We have talked about the Human Papillomavirus (HPV) vaccine a lot on this site. And for good reason! People still have a lot of questions about it since it has only been around a relatively short amount of time, yet it is mandated in some states. There has also been a lot of news coverage of people reporting negative reactions to the vaccine, yet the Centers for Disease Control (CDC) continues to assure us it is safe. Authorities in Japan, however, feel differently.
Class Action Lawsuit to be Filed in Japan
In 2013, the Japanese health ministry began recommending that girls between the ages of 12 and 16 be vaccinated against HPV to protect against cervical cancer. But that recommendation was halted just a few months later after people began to report adverse results.
According to Japan Times, “2,022 people suffered side effects out of an estimated 2.59 million who had received injections of Cervarix by the end of 2014. Out of an estimated 790,000 people given Gardasil 453 experienced side effects.”
12 of those who suffered negative side effects are now planning to file a class action lawsuit against the Japanese government and against the makers of Cervarix and Gardasil. Those vaccines are made by Glaxo Smith Klien and Merck respectively.
No Class Action Lawsuit Planned for U.S. Courts
Numerous studies in the United States and in Europe have discredited claims very similar to the ones being made by the Japanese victims (the lawsuit hasn’t been filed yet, so this is just based on what Japan Times reported), so it will be interesting to see what happens as the lawsuit planned by the alleged HPV vaccine victims in Japan moves forward. Studies linking to vaccine to the harms the victims are claiming would need to exist in order for such a lawsuit to be filed in the American court system.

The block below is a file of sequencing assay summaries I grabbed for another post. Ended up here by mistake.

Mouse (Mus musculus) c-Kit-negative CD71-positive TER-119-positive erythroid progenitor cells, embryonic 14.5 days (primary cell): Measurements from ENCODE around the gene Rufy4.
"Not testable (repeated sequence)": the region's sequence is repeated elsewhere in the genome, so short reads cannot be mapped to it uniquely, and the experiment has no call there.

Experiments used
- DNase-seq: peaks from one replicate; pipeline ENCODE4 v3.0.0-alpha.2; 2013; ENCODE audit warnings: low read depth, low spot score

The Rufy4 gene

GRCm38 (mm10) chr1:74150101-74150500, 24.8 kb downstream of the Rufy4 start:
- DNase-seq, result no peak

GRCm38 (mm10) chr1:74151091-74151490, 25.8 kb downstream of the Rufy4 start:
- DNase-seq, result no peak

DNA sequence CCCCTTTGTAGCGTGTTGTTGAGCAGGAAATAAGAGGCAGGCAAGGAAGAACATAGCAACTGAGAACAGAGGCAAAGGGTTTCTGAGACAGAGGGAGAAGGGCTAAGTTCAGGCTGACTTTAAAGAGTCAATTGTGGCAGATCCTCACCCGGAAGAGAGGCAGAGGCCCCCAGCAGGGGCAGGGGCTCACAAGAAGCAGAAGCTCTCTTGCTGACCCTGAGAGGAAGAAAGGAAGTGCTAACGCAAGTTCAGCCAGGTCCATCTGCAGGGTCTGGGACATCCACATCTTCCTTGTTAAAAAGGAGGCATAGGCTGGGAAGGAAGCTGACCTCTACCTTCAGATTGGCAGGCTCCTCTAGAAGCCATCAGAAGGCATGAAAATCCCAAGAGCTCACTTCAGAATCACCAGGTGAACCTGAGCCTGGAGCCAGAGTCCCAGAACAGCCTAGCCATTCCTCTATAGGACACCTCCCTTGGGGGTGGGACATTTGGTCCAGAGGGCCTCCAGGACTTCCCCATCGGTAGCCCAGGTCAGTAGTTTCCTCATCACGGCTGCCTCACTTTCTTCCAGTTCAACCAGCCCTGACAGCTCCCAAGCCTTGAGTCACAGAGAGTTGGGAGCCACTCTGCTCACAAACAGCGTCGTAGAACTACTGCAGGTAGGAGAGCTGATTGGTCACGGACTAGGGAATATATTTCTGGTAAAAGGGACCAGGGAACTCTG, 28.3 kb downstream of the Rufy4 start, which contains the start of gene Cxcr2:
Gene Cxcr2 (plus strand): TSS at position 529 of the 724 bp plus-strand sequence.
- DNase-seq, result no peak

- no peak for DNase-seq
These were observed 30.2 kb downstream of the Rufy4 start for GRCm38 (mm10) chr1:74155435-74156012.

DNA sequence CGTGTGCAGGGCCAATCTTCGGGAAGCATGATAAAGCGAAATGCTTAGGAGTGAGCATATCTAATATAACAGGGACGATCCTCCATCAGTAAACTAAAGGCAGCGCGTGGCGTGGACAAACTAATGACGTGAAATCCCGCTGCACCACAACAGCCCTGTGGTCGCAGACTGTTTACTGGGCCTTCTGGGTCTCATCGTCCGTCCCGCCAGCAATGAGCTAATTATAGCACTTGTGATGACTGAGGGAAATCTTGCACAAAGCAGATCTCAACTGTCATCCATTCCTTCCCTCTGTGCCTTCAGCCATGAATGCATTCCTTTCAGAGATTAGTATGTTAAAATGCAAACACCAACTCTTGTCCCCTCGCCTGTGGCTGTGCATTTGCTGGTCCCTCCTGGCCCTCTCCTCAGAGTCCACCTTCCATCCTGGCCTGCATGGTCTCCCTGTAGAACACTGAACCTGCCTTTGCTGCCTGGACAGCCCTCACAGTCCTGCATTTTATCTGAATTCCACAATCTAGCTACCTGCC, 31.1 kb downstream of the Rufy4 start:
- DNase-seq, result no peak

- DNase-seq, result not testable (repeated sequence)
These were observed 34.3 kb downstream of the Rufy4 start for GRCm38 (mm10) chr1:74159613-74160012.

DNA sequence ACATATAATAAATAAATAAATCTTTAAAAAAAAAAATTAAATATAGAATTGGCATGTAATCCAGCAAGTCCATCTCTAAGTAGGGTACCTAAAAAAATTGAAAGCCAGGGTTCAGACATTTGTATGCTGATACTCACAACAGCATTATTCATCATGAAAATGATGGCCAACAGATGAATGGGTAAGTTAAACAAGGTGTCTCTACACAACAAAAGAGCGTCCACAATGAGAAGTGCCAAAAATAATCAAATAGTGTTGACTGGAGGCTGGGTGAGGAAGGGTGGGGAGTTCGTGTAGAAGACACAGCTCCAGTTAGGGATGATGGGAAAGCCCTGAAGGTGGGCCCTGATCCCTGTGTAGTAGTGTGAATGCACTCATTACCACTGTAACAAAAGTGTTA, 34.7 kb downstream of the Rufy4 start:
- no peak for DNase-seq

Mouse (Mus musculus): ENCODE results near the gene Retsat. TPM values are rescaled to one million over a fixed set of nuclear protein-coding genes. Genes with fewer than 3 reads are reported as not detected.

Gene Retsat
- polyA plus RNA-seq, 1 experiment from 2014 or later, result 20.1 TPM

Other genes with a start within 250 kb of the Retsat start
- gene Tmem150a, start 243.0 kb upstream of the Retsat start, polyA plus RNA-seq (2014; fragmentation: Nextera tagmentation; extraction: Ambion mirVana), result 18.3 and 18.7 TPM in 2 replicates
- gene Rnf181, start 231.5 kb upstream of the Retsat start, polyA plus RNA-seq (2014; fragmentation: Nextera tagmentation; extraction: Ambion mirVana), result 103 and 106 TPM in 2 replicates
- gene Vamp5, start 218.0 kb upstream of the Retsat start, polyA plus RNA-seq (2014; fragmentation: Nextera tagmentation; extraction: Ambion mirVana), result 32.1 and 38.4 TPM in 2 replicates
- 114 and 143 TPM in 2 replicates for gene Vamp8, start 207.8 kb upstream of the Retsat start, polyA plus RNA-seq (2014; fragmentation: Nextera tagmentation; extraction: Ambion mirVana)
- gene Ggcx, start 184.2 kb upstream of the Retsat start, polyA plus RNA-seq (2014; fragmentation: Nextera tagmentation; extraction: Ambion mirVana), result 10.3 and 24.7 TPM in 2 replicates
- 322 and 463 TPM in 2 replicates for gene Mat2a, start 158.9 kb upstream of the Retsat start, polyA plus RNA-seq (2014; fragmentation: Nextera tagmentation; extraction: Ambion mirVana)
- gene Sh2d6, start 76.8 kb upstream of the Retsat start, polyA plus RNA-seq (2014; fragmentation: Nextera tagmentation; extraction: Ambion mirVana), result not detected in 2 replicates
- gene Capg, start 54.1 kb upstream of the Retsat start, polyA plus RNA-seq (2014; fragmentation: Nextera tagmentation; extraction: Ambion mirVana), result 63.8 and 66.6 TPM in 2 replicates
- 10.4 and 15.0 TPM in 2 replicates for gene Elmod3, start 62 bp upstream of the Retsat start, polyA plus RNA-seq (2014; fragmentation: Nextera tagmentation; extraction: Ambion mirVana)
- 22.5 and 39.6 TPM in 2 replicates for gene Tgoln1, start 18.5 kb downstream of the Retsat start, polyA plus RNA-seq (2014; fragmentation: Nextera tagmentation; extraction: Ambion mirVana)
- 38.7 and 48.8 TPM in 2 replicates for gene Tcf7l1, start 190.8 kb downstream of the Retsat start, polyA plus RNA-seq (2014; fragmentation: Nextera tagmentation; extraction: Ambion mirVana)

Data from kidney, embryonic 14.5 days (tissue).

That is not to say that the HPV vaccine is without negative side effects. The CDC says that people who get the HPV vaccine commonly experience:
- Pain, redness, or swelling in the arm where the shot was given
- Headache or feeling tired
- Muscle or joint pain
Like any injected vaccine, other more serious complications can arise. The government has recognized this, and added the HPV vaccine to the list of vaccines covered by the National Vaccine Injury Compensation Program.
HPV and the National Vaccine Injury Compensation Program
If you experience any of the following complications following vaccination for HPV, you may be eligible for compensation through the National Vaccine Injury Compensation Program:
All Vaccine Injury Compensation Program claims must be filed with the United States Court of Federal Claims Office of Special Masters, the Vaccine Court. The Vaccine Court uses technical and specialized rules and procedures, so it is important to work with an attorney who has experience with the vaccine court.